Are you currently dealing with whiteheads or blackheads? You may know the two common treatments that are recommended for pimples: benzoyl peroxide & salicylic acid. So, which is better? This guide helps you understand why salicylic acid works best on those skin concerns, and how to use salicylic acid for acne.
Benzoyl Peroxide Vs Salicylic Acid For Acne
Let’s jump into the differences between these two common acne treatments. When we break down how they work on the skin, we will see why we should treat certain types of pimples differently.
Think that applying any old acne treatment will get rid of your zits? You might want to reconsider that. Traditionally, benzoyl peroxide and salicylic acid products have been recommended to get rid of acne but there is a difference.
Benzoyl peroxide actives work by killing acne bacteria on the skin. They also help dry up and turn over excess skin cells, thereby reducing clogged pores.
Benzoyl peroxide is recommended for those with mild to moderate acne. It is more effective on getting rid of pustules and inflamed, red zits. That is due to the power of its acne bacteria killing properties.
It has to be known though, that benzoyl peroxide can be harsh for those with sensitive skin. When I used it, i found it to be very drying and irritating.
Using salicylic acid for acne is recommended when you have whiteheads and blackheads, or more mild acne.
Like benzoyl peroxide, it works by exfoliation to clear up clogged pores but doesn’t have the acne bacteria-killing properties that benzoyl peroxide does. So, if you are dealing with cystic/inflamed pimples that keep coming back, salicylic acid treatments might not be the best choice.
This is also something to note if you are using over-the-counter products: there is a maximum allowed amount of salicylic acid (2%) that can be added to the counter items. The strength might not be enough to make a difference on problematic skin.
But, if you have mild acne, whiteheads, or blackheads you should reach for this active for help! This is great for smoothing textured skin as well. Let’s talk about the benefits.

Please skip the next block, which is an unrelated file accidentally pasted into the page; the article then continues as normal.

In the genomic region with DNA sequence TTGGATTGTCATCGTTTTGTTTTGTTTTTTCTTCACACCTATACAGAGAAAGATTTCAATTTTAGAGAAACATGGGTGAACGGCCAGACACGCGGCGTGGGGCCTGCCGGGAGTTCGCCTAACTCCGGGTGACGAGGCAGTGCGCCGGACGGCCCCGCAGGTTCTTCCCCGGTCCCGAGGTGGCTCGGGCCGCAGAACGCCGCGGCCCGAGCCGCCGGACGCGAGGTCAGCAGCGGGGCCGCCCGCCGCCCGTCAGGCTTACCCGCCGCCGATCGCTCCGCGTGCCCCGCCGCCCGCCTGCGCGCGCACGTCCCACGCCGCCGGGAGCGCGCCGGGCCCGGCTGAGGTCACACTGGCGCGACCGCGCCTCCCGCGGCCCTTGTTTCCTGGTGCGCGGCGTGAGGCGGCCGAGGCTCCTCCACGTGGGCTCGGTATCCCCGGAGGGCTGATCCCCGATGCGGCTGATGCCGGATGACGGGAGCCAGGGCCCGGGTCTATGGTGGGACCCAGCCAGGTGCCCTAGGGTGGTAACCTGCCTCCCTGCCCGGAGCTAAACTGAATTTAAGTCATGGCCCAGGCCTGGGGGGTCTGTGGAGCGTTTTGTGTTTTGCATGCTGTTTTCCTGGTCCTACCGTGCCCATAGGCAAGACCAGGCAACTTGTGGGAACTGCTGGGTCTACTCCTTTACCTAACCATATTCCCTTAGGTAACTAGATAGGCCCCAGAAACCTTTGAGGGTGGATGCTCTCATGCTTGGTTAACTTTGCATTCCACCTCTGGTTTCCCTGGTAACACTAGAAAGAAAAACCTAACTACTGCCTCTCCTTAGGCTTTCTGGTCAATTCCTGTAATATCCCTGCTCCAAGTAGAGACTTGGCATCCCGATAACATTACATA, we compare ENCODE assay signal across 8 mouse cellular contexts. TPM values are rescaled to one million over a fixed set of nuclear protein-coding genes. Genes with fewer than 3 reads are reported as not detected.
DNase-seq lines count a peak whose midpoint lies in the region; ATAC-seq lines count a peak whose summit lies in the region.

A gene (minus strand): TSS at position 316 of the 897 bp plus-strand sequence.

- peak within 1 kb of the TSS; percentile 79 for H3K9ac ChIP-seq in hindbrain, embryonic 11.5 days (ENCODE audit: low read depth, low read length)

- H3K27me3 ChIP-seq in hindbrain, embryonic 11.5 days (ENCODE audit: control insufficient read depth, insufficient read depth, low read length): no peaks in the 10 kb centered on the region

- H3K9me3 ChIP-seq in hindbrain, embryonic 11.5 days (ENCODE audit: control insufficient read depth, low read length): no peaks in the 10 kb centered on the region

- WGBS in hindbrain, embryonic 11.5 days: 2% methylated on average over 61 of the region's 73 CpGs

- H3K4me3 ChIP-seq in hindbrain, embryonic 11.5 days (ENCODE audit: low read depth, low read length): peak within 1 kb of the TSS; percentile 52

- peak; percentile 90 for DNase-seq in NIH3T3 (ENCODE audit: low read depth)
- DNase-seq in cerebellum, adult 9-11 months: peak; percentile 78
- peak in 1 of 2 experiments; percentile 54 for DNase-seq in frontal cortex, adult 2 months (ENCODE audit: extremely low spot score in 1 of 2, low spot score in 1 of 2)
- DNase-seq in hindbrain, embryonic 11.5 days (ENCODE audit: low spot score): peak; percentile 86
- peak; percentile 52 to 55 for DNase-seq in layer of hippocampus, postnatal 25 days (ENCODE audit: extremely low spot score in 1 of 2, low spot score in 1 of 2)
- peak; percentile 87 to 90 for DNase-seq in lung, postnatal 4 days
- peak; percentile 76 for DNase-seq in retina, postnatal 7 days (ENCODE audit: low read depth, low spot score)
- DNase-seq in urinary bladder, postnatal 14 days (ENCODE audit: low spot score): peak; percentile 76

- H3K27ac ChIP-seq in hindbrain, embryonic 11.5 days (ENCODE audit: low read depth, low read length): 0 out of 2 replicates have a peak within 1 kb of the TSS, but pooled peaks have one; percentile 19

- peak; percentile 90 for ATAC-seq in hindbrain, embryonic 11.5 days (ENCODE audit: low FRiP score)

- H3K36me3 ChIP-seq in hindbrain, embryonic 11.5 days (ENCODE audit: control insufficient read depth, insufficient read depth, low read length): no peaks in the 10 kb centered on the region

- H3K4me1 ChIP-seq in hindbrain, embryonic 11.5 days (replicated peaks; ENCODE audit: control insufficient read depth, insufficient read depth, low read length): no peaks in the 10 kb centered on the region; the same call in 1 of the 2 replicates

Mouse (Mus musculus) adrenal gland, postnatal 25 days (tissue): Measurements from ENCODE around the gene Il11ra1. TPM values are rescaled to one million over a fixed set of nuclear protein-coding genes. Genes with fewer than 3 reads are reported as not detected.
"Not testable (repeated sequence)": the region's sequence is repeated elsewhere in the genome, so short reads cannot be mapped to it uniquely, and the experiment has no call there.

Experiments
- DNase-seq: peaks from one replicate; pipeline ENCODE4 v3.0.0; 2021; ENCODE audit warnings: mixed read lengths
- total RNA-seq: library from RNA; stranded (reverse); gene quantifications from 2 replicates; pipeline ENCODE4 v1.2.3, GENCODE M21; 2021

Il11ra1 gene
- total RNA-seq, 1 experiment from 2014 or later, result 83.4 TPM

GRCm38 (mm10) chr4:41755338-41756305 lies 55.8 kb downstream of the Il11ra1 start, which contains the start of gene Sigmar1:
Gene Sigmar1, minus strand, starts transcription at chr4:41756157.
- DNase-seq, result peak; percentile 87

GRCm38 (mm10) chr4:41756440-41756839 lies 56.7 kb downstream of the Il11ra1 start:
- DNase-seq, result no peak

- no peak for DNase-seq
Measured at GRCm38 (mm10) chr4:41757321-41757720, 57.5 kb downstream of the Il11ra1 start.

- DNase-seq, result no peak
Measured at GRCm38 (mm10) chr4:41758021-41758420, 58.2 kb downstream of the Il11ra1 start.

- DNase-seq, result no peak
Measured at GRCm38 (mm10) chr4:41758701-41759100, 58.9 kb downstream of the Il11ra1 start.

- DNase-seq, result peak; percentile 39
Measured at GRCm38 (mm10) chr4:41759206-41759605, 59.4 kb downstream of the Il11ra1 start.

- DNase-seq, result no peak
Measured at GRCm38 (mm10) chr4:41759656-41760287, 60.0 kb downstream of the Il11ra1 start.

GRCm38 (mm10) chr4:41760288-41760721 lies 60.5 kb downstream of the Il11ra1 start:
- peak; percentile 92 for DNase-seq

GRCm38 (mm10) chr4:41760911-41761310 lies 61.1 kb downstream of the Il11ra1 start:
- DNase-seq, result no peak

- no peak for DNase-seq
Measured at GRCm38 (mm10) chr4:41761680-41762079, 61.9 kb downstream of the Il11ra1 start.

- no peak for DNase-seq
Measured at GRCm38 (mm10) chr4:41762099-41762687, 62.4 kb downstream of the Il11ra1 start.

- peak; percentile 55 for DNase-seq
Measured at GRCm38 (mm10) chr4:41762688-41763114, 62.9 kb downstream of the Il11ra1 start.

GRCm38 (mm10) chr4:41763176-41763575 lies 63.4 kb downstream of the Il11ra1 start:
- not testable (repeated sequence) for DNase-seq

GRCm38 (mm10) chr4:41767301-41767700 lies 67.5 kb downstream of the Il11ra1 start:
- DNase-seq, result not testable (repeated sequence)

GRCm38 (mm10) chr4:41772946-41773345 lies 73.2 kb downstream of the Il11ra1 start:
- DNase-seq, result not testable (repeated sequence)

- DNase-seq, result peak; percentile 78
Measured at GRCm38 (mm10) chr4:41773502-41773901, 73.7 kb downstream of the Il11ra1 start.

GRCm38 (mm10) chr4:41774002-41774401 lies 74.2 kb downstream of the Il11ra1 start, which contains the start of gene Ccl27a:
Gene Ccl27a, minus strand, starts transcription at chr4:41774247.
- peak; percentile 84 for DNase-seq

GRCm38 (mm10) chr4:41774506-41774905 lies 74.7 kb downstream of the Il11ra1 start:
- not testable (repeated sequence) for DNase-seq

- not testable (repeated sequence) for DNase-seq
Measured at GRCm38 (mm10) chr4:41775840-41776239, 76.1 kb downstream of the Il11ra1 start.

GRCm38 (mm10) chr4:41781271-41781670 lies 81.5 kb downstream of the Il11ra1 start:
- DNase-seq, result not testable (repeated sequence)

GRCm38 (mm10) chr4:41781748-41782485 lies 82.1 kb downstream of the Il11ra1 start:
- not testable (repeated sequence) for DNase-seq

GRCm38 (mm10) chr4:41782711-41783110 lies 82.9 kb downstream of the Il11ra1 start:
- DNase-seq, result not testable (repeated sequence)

Benefits Of Salicylic Acid For Acne
When used on whiteheads and blackheads, salicylic acid works to gently exfoliate the skin. Like mentioned above, it reduces clogged pores. This is due to the fact that it dissolves the oil on the face. Another benefit of using salicylic acid for acne is that it us much gentler!
Salicylic acid is an anti-inflammatory option as it is derived from the willow bark, the same as aspirin. This makes it perfect for soothing painful bumps.
How To Use Salicylic Acid For Acne
There are many different options and ways to incorporate salicylic acid into your skincare routine.
Face washes, masks, spot treatments, serums, facial pads, and toners are just some ideas of what is available. Here are some great products featuring salicylic acid:
As a general rule, don’t use it more than three times a week. That is so you don’t dry out the face or irritate it. Start out using it in moderation until your skin can become accustomed to it. Also, be sure to moisturize when adding this to your routine. You could even buffer it with a moisturize when starting out.
Where To Buy Salicylic Acid For Acne
I typically buy my skincare related items at Ulta as they have a wide selection and have more accessible stores in my area. But lately, Target has stepped up its skincare and beauty game. Walmart and drugstores like CVS/Walgreens have some products with this active in them too. Here are some staple products to snag the next time you go to on a Target run:
I hope this helps sort out any confusion on how to treat your specific kind of acne! Salicylic acid is a great staple to have in your skincare regimen to keep skin clear.
If you are an acne sufferer, be sure to check out these other helpful posts:
or my Get Rid of Acne archives.
Have a blessed day, Mia
This content is for informational purposes only, and what has worked for me personally based on my own opinions. I am not a professional/medical doctor, and you should always consult your doctor or dermatologist on what will work best for you. The information presented here is not legitimate, official advice from a professional. If you choose to rely on any information from this blog, you do so at your own risk. Please refer to the “Blog Disclaimer” tab in the menu bar to read more information and the official disclaimer statement.